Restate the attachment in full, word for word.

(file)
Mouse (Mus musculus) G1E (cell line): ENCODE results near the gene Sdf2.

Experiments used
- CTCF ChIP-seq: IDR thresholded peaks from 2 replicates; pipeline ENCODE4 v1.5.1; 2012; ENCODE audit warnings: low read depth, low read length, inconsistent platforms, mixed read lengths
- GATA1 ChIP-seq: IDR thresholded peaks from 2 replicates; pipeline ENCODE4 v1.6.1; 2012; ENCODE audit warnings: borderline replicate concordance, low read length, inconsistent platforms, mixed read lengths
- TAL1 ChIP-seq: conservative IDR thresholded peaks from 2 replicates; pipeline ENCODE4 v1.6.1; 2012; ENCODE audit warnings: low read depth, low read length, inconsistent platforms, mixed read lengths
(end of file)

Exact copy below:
Mouse (Mus musculus) G1E (cell line): ENCODE results near the gene Sdf2.

Experiments used
- CTCF ChIP-seq: IDR thresholded peaks from 2 replicates; pipeline ENCODE4 v1.5.1; 2012; ENCODE audit warnings: low read depth, low read length, inconsistent platforms, mixed read lengths
- GATA1 ChIP-seq: IDR thresholded peaks from 2 replicates; pipeline ENCODE4 v1.6.1; 2012; ENCODE audit warnings: borderline replicate concordance, low read length, inconsistent platforms, mixed read lengths
- TAL1 ChIP-seq: conservative IDR thresholded peaks from 2 replicates; pipeline ENCODE4 v1.6.1; 2012; ENCODE audit warnings: low read depth, low read length, inconsistent platforms, mixed read lengths